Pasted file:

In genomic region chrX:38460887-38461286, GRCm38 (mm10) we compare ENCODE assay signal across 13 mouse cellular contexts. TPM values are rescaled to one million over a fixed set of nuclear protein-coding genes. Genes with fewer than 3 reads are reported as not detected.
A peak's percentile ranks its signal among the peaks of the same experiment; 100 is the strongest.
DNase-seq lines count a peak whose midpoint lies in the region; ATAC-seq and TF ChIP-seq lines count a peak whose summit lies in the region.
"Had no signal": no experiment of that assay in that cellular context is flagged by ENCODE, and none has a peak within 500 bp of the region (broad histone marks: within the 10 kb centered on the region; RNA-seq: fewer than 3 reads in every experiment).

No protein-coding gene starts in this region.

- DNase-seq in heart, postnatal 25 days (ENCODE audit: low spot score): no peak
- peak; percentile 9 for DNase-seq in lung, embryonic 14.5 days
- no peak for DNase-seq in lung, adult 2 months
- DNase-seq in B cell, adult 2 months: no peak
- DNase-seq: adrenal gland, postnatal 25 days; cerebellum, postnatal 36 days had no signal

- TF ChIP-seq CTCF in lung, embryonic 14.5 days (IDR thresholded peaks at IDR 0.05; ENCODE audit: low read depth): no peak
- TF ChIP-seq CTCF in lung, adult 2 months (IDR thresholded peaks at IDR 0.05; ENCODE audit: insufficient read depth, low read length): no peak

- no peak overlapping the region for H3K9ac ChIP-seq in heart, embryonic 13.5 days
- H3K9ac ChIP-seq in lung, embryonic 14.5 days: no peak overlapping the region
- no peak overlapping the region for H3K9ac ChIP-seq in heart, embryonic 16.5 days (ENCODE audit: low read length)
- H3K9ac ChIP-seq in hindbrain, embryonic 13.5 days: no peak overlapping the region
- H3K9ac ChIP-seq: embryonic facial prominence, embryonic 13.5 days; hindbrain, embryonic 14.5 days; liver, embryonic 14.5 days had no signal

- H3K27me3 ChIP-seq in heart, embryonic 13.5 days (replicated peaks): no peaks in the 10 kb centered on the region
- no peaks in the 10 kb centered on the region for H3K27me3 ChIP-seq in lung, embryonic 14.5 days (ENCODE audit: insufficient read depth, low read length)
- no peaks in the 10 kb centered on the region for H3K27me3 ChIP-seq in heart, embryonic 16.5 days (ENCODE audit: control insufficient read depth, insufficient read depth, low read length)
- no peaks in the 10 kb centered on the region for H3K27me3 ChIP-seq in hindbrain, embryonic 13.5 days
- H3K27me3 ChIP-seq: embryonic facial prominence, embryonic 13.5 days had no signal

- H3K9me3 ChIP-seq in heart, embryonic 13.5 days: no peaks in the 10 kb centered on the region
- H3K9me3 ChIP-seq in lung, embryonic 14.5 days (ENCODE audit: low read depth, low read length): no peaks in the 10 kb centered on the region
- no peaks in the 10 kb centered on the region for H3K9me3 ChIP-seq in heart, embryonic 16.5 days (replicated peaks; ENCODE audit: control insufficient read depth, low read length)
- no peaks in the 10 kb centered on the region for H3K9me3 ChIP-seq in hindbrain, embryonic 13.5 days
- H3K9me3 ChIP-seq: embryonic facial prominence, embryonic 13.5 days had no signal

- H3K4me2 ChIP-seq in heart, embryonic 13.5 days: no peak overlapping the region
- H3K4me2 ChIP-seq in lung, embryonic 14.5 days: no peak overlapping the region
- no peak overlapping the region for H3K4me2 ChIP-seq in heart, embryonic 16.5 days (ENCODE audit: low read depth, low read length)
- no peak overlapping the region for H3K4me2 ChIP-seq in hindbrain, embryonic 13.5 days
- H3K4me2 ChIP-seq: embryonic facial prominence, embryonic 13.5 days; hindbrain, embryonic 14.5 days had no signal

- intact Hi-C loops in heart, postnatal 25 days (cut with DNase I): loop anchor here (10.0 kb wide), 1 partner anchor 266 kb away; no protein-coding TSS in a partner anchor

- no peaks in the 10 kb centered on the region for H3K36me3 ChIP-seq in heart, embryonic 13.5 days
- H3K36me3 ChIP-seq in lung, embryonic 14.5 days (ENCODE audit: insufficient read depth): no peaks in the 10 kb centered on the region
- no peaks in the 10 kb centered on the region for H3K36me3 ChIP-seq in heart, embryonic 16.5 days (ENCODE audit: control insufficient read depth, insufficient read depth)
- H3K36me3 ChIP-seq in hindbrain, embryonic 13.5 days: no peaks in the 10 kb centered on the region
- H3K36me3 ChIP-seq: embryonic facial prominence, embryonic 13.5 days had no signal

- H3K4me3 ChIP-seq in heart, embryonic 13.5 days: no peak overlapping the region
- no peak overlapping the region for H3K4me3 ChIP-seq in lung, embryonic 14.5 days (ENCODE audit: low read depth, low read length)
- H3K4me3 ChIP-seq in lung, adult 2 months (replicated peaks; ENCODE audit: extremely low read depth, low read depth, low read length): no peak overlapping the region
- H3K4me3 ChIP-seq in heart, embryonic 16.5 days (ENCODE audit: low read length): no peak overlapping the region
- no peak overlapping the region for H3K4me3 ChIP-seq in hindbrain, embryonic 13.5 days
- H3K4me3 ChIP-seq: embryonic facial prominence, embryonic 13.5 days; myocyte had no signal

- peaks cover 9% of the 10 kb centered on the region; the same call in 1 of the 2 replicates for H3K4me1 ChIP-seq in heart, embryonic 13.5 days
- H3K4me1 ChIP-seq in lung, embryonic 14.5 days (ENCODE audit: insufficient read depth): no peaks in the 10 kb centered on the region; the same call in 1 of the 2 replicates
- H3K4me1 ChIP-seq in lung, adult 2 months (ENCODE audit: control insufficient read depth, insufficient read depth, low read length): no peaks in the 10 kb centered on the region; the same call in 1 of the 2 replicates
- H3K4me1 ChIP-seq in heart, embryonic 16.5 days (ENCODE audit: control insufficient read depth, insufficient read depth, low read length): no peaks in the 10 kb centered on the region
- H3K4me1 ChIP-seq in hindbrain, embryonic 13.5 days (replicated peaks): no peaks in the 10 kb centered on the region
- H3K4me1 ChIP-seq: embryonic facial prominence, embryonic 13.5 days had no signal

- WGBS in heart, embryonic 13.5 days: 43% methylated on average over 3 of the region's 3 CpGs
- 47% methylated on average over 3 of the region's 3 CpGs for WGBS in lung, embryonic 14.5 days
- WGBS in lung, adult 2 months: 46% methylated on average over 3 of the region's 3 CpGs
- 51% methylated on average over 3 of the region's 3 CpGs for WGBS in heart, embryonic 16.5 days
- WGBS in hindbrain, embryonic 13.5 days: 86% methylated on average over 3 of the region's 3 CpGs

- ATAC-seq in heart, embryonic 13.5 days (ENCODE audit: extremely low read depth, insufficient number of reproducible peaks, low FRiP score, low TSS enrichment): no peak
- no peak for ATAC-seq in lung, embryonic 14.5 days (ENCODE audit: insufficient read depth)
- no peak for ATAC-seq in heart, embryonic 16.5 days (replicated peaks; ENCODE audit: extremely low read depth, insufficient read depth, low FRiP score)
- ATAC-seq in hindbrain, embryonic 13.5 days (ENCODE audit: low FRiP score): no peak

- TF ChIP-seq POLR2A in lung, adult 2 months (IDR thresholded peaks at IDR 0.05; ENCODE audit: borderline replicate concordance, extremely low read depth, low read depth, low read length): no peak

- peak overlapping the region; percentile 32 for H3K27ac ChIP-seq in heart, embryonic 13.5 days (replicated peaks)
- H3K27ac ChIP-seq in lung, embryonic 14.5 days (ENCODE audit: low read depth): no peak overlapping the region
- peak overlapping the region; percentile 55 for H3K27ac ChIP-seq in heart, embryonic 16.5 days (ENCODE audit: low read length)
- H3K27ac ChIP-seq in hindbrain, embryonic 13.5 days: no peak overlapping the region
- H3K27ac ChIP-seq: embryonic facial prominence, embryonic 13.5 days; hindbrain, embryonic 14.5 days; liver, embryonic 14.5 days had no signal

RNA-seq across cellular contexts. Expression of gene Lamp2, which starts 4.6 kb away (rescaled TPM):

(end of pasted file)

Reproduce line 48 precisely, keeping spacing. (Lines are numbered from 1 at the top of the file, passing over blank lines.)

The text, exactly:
- H3K4me1 ChIP-seq in heart, embryonic 16.5 days (ENCODE audit: control insufficient read depth, insufficient read depth, low read length): no peaks in the 10 kb centered on the region